|Oct/Nov 2015 Poetry|
Image courtesy of NASA and the University of Arizona
I'm writing this day down on
my yellow notebook paper
that normally holds work
information that I love to tear up.
I wouldn't tear up today. After slogs
through rain and sweat, today
is better than a peanut butter cup,
better than beating my dad at ping pong,
better than Tommy James and the Shondells
on their Gettin' Together album.
A gray hummingbird came to visit—
not us, but our feeder.
The coral gypsy dahlia, pink red,
startled. The dictionary should put
its picture in place of a worded
definition for splendid.
We air out the house,
let in bird chirps and a breeze
like a friend's subtle tap on the shoulder.
July heat will barge back in.
Mosquitoes sharpen their points.
It's now. It's brief.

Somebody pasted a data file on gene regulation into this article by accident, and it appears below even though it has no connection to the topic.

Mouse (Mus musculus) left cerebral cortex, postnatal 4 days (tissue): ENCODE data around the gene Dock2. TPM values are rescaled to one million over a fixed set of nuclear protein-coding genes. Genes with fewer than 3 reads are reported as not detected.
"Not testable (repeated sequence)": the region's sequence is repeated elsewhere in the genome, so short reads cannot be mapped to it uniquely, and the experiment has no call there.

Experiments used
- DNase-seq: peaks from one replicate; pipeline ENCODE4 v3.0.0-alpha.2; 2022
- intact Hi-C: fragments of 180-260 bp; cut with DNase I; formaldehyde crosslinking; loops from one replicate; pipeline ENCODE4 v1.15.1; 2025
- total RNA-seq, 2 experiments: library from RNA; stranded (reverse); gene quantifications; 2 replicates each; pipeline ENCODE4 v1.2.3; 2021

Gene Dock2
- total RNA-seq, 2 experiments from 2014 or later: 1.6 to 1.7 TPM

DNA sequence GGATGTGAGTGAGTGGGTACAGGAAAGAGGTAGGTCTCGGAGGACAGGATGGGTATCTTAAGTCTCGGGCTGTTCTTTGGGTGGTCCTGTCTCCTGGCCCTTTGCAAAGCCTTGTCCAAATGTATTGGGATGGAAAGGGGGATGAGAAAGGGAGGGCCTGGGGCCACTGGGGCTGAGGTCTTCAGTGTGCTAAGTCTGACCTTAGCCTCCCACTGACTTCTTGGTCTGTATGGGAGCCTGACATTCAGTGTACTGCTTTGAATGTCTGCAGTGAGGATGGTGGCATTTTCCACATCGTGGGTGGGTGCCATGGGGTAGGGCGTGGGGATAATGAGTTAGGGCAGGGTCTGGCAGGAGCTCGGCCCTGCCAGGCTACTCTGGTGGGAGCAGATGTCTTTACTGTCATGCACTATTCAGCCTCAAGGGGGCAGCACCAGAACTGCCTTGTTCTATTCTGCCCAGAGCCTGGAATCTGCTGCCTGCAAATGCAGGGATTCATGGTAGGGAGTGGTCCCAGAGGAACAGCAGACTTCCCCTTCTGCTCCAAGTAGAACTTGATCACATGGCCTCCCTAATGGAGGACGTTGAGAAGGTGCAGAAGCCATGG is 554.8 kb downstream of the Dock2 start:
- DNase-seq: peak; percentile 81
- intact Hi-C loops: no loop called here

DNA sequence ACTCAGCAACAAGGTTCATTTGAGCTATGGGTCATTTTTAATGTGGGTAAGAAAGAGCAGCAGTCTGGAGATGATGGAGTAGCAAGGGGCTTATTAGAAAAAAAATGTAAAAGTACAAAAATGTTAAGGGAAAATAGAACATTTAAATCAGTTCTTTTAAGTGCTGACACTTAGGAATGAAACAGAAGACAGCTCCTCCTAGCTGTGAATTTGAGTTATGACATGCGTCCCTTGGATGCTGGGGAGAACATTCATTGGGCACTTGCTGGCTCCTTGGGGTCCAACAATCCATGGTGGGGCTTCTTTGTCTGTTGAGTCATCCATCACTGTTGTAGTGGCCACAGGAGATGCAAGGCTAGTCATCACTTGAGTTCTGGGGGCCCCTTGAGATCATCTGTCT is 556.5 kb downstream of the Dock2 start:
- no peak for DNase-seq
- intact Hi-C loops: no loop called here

No use to hold it. Or desire to.
Wandawoowoo's Star Hook
I grew up, kind of,
or I got taller and heavier.
I also grew down, stuck my nose
close to the ground,
heard a birch tree's heartbeat,
the snuffling of a worm bending
around a pebble. Sometimes
I worship science, a god
I don't get. Time weirds out
in a black hole, like turning
a cherry bellflower upside down.
I teeter at the event horizon, dis-
appear with light. I've often lived
in reverse, the odds against me,
looking for a star hook
to hang my scarf on.